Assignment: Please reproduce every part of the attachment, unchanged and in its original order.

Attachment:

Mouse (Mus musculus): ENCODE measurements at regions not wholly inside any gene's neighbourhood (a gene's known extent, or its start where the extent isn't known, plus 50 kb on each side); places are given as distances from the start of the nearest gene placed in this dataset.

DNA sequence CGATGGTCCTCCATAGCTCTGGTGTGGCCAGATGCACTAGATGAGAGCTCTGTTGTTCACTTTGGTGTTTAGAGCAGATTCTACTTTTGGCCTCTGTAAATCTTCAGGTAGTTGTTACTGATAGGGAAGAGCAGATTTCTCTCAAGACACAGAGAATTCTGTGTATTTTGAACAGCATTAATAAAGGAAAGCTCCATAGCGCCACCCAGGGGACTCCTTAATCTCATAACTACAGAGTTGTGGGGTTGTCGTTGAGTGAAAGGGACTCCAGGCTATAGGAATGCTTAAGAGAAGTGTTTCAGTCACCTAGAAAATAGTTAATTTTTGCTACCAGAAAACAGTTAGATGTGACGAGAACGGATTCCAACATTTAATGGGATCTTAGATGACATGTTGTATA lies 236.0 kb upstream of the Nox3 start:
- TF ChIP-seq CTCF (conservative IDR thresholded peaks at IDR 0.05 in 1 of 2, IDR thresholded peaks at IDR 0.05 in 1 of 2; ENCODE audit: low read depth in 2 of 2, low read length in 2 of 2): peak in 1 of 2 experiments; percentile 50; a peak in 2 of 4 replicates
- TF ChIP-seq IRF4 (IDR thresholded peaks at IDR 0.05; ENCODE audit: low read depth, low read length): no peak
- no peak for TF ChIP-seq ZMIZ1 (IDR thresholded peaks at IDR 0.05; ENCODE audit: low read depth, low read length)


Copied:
Mouse (Mus musculus): ENCODE measurements at regions not wholly inside any gene's neighbourhood (a gene's known extent, or its start where the extent isn't known, plus 50 kb on each side); places are given as distances from the start of the nearest gene placed in this dataset.

DNA sequence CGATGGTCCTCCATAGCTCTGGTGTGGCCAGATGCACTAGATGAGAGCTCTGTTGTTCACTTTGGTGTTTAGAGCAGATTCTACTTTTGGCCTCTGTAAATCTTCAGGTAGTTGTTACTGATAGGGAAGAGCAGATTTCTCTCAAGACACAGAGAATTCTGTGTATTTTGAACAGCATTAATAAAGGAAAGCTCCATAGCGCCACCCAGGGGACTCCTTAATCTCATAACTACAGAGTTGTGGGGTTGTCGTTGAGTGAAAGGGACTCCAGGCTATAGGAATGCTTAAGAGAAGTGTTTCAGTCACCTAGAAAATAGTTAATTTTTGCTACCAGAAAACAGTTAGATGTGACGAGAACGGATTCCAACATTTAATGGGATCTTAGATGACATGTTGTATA lies 236.0 kb upstream of the Nox3 start:
- TF ChIP-seq CTCF (conservative IDR thresholded peaks at IDR 0.05 in 1 of 2, IDR thresholded peaks at IDR 0.05 in 1 of 2; ENCODE audit: low read depth in 2 of 2, low read length in 2 of 2): peak in 1 of 2 experiments; percentile 50; a peak in 2 of 4 replicates
- TF ChIP-seq IRF4 (IDR thresholded peaks at IDR 0.05; ENCODE audit: low read depth, low read length): no peak
- no peak for TF ChIP-seq ZMIZ1 (IDR thresholded peaks at IDR 0.05; ENCODE audit: low read depth, low read length)